Attack of the Emerald Ash Borer: Part 2

So that bring me to this year… Whenever  my husband would say “The ash looks thin this year”, I would respond, “It’s ok, it’s still leafing out since spring came so late this year.”  Then, last week I went out and stood under it to try and decide some other landscaping issues, looked up and was stunned to see all the dead branches. Probably a quarter to a third of the tree was dead. No wonder it looked so thin and my husband could see through it. On the plus side, the canopy was still alive, no random trunk branches were sprouting and no signs of adult beetles, yet.   We had a scare the other morning when we awoke to the sound of a woodpecker in the area, but it wasn’t on our tree (at least we think it wasn’t).  That’s a bad sign if the woodpeckers have moved in!

At the end of May, the tree was trunk injected with  Arborjets “TREE-äge” which is supposed to kill off any infestations and last for 2 years.  A quick google search provided a wealth of information on the product and we are hopeful that we can help the tree survivor the invaders.  It’s supposed to be quite effective at killing the beetle.  The Morton Arboretum has been very useful in general for EAB information.  They have an excellent Emerald Ash Borer brochure available.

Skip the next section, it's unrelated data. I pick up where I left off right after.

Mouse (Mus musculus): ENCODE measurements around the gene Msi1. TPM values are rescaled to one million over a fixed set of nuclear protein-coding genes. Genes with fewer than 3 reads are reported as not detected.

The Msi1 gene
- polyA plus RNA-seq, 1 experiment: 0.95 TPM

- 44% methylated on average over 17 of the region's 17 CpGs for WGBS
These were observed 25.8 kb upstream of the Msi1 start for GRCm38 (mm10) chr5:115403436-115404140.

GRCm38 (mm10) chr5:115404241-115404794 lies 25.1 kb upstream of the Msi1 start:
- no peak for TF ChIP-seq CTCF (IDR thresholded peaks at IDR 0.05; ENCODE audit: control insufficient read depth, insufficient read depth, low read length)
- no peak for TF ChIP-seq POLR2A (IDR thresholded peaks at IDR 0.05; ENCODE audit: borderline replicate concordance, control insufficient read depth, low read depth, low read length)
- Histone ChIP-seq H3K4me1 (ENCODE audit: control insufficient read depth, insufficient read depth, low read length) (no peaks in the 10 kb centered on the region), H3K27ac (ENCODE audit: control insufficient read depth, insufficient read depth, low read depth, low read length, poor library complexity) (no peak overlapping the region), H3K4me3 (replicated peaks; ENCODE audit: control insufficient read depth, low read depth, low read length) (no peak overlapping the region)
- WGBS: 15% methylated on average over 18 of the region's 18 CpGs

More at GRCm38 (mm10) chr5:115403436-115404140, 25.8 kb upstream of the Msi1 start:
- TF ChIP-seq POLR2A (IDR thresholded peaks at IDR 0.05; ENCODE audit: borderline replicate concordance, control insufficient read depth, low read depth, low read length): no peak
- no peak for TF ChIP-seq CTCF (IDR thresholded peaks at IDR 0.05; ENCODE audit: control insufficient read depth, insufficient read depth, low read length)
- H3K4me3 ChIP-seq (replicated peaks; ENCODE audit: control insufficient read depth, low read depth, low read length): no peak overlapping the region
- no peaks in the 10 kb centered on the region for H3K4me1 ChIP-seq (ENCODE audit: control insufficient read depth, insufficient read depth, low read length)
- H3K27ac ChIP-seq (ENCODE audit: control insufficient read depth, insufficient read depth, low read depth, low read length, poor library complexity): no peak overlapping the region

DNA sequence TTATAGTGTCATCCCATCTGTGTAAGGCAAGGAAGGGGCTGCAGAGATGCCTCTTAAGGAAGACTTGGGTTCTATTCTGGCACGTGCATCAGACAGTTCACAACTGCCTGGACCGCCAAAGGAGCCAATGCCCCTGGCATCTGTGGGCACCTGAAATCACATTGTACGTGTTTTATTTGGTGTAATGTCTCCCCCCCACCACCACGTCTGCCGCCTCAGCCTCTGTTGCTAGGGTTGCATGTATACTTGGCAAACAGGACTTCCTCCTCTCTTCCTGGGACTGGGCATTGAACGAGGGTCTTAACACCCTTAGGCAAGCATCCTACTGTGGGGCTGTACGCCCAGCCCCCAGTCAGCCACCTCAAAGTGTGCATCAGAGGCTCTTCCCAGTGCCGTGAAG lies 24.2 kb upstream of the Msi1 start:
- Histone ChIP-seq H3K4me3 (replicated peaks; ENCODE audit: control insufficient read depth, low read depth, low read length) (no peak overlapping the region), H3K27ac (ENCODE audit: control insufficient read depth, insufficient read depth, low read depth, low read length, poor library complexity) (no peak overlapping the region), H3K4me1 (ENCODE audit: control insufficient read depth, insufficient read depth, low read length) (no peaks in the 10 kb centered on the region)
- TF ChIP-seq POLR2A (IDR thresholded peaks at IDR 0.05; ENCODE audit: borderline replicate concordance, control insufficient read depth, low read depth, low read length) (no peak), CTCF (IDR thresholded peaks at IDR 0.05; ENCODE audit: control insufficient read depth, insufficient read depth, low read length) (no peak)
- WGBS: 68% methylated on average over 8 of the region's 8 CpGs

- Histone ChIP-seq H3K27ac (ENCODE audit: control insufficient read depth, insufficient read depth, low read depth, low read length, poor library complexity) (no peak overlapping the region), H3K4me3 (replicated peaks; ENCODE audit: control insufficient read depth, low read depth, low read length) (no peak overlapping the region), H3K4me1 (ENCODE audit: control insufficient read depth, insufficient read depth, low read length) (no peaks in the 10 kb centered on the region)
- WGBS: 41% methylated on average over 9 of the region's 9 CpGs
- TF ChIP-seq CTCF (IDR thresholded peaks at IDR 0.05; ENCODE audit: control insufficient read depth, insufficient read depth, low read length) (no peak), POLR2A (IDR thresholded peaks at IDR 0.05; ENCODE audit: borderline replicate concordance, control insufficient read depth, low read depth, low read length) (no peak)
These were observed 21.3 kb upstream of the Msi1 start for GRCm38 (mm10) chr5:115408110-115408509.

Our Autumn Purple Ash this year.

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3 responses to “Attack of the Emerald Ash Borer: Part 2

  1. Hi Stephi,

    Hope your ash made it through another year. EAB was discovered in a neighboring county here in Colorado in September of 2013 and so far it hasn’t been discovered here. I’m afraid it’s only a matter of time at this point. Nice blog!

    Here is an article about a great way to keep your trees healthy. http://mountviewtree.com/#Applying_a_layer_of_organic_mulch_is_the_single_best_thing_you_can_do_for_your_tree

    • I didn’t realize the Emerald Ash Borer had made its way that far west. Hopefully everything we’ve learned can slow down the destruction.

      • Yeah, it actually skipped a couple states landing in Colorado…most likely in a load of firewood. Officials moved quickly to quarantine the county due to being aware of the devastation in the Midwest.

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